By the time we get to the Book of Acts, we see in chapters 6 and 7 that Stephen was being pressured to sit down and shut up about his real, vibrant, public relationship with Jesus Christ. The idea of making his faith a private, personal matter was unfathomable for Stephen. It should be unfathomable for any true follower of Jesus. So tenacious was Stephen’s love for God that it cost him his life. He understood that being faithful to God, and taking his faith and his God seriously, was more important than conforming to pompous peer pressure.

“When we really stop and think about it, is it possible to “worship” God if we aren’t tenacious in the practice?”

All of these people teach us lessons about what real faith looks like when societies’ leaders are doing nothing more than attempting to bully God by bullying his people. When we really stop and think about it, is it possible to “worship” God if we aren’t tenacious in the practice?

If your faith if so private that you’re not willing to express it in public, your faith isn’t tenacious after all. In fact, it may not even be real, biblical faith. In Luke 9:26, Jesus says,

Whoever is ashamed of me and my words, the Son of Man will be ashamed of them when he comes in his glory and in the glory of the Father and of the holy angels.”


What about you? Will you be steadfast, immovable, unwavering and fully committed to loving and serving God, no matter what the consequences? If your faith tenacious or tepid? Have you allowed yourself to compromise on what should be the most important thing in your life – your real, vibrant walk with God?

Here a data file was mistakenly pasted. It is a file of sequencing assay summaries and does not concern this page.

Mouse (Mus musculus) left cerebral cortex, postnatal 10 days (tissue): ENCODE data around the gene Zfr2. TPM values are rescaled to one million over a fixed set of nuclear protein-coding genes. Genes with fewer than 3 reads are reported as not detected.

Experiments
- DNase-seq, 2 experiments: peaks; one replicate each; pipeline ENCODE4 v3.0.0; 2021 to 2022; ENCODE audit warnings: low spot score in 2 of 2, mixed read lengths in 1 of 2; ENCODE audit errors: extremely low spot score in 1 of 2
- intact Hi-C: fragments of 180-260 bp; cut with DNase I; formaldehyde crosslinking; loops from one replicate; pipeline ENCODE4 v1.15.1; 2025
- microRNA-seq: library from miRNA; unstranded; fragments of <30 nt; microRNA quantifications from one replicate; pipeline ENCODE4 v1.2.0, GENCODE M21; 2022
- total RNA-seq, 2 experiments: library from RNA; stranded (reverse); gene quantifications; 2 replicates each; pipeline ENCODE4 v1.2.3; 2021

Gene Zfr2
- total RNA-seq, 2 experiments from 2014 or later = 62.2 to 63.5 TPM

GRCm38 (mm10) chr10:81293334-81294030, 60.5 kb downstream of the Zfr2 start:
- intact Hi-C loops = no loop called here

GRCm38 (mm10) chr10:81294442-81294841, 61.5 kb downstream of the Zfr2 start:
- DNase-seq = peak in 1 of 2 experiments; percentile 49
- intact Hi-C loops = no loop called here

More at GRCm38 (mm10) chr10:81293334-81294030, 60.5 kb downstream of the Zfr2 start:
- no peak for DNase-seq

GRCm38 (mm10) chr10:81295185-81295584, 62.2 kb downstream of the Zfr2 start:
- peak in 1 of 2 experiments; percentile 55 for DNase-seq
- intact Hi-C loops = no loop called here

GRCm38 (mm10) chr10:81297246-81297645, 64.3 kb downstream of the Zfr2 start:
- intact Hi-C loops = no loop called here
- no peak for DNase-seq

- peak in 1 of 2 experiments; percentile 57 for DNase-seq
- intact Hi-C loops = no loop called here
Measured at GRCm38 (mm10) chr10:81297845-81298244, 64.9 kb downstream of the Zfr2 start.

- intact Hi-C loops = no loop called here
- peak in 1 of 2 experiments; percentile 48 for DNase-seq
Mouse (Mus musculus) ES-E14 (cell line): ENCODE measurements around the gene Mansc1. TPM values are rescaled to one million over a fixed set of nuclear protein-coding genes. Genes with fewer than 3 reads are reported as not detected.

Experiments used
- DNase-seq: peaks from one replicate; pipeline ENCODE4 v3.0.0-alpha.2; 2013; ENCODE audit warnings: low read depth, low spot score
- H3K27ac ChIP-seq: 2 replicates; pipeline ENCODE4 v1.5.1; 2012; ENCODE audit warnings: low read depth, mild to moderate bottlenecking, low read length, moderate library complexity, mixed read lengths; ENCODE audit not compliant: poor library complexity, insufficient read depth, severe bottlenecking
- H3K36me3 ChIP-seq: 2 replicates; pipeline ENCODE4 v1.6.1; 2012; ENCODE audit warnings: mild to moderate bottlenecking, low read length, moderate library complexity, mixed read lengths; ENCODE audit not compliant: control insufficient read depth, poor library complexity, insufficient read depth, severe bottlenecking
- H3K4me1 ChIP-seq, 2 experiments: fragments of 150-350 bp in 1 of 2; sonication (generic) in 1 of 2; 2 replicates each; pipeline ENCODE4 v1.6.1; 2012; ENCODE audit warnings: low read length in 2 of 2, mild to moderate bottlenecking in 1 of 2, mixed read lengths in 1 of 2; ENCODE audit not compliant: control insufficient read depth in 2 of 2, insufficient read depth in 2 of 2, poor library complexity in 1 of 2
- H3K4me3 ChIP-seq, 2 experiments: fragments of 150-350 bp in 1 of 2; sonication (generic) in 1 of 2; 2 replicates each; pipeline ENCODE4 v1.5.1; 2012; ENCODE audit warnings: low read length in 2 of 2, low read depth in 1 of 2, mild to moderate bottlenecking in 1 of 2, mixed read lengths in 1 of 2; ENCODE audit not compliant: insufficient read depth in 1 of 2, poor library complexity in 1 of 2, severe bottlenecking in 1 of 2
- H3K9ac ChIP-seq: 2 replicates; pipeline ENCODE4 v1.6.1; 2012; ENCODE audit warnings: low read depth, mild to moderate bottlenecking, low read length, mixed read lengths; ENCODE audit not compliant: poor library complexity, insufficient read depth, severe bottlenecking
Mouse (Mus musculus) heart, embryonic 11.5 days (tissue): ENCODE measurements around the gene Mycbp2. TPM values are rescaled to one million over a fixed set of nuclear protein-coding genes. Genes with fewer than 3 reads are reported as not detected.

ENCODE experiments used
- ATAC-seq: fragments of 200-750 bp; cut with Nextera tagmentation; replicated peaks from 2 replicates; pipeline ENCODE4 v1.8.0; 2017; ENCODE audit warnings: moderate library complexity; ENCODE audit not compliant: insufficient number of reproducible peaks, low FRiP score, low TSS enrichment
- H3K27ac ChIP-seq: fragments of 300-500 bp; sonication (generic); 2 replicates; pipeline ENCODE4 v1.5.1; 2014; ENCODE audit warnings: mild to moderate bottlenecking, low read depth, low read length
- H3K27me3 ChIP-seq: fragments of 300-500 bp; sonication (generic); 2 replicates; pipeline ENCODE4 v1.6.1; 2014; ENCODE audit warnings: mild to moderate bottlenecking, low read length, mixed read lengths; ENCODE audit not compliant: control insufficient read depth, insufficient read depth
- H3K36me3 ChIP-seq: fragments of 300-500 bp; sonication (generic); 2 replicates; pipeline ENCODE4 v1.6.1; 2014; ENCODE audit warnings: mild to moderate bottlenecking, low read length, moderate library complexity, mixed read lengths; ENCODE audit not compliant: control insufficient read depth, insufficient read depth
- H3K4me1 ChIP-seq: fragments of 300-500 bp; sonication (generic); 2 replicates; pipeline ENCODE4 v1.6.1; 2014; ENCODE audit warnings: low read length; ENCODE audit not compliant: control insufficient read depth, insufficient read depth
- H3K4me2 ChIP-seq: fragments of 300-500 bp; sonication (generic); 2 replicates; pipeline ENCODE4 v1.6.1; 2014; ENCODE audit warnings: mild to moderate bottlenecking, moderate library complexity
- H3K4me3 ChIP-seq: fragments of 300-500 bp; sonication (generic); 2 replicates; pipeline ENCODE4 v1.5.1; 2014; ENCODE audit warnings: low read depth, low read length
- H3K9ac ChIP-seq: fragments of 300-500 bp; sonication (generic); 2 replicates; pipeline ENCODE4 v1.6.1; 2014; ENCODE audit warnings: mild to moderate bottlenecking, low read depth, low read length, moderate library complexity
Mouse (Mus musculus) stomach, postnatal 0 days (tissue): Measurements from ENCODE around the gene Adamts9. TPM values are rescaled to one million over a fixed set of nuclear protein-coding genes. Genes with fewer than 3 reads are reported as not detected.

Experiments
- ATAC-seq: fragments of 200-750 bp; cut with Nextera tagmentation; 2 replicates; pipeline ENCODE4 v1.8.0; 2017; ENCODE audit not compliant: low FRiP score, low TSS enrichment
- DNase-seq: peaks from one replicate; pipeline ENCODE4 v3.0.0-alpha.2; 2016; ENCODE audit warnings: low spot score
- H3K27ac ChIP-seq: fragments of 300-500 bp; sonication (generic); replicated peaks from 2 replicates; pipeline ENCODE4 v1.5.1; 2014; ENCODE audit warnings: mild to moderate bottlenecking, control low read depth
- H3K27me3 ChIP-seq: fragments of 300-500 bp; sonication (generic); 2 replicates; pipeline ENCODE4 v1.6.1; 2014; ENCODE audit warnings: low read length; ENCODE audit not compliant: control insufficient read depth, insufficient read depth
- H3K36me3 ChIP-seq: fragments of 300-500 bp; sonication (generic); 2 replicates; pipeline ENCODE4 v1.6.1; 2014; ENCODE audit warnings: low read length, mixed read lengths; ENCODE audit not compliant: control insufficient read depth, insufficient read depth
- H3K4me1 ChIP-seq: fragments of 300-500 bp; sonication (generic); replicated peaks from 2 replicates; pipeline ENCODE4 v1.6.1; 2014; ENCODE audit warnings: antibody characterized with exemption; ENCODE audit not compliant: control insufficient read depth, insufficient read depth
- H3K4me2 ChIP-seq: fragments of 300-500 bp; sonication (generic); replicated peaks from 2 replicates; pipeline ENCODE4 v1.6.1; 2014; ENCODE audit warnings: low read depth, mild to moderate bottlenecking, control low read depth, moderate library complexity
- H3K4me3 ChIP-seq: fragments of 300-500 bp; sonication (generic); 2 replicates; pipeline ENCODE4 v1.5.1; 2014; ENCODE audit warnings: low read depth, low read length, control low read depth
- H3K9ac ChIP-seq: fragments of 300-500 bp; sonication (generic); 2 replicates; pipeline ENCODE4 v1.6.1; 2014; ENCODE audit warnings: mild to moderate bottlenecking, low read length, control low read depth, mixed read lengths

Now is the time to think through what real faith – tenacious faith – looks like, and to make adjustments by examining how Shadrach, Meshach, Abednego, Daniel, and Stephen lived for God in the face of overt hostility. How they handled peer pressure and legislation is not meant to illustrate exceptional lives of devotion to God, but as timeless examples, so that people throughout all generations would remember that real faith is actually a life-permeating practice. Any suggestion or demand that the exercise of our faith can, or should, be restrained, is completely absurd.

Biblical faith can’t be described as anything other than . . . tenacious. Don’t be fooled or intimidated by anyone posing to be more important than Jesus Christ.



TENACIOUS PRAYER: LORD God in heaven, help me to obey you no matter what the consequences. Help me to be concerned only about what honors you to the greatest possible degree, to have the courage to worship and love you above everything else in my life, and that I love people in the overflow. Help me to see areas of my life where I may have compromised, and to surrender to you freshly so that I’m truly tenacious in my worship toward you, and enjoy you all along the way.

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Michael Anthony, CourageMatters.comA Call For Courage, Michael Anthony I'm a husband, father, inspirational speaker, podcaster, blogger, and Lead Pastor of Genesis Church, in York, Pennsylvania, where I live among farm animals and snack foods. I'm the author of A Call for Courage: Living With Power, Truth and Love In An Age of Intolerance and Fear (Thomas Nelson Publishers), and the soon to be released Courageous Life™ Motivational Planner. Both are available wherever books are sold. Send speaking, interview, and guest appearance inquiries to , or click here and do your thing. For keynote speaking, interview and guest appearance inquiries, contact